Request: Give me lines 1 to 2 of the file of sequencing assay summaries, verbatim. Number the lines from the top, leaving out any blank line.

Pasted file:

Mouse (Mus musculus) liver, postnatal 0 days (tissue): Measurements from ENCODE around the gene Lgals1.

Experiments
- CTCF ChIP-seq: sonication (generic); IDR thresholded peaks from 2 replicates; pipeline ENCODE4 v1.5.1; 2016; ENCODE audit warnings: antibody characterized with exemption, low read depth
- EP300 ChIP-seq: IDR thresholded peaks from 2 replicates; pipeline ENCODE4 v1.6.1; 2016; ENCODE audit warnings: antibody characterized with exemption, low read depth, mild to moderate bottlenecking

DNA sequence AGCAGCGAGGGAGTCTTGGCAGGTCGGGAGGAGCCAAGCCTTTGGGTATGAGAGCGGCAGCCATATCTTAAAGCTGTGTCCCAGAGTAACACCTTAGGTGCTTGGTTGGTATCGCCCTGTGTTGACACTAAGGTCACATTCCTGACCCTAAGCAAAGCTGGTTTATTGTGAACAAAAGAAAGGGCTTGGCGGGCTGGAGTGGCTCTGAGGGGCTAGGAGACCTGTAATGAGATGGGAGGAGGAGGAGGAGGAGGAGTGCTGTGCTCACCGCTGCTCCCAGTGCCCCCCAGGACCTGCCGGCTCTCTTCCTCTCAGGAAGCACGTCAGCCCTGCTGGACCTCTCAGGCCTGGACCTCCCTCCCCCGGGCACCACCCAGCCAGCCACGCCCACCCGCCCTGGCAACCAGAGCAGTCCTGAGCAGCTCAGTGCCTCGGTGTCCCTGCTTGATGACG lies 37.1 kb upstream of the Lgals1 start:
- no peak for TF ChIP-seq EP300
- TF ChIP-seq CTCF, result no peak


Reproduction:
Mouse (Mus musculus) liver, postnatal 0 days (tissue): Measurements from ENCODE around the gene Lgals1.

Experiments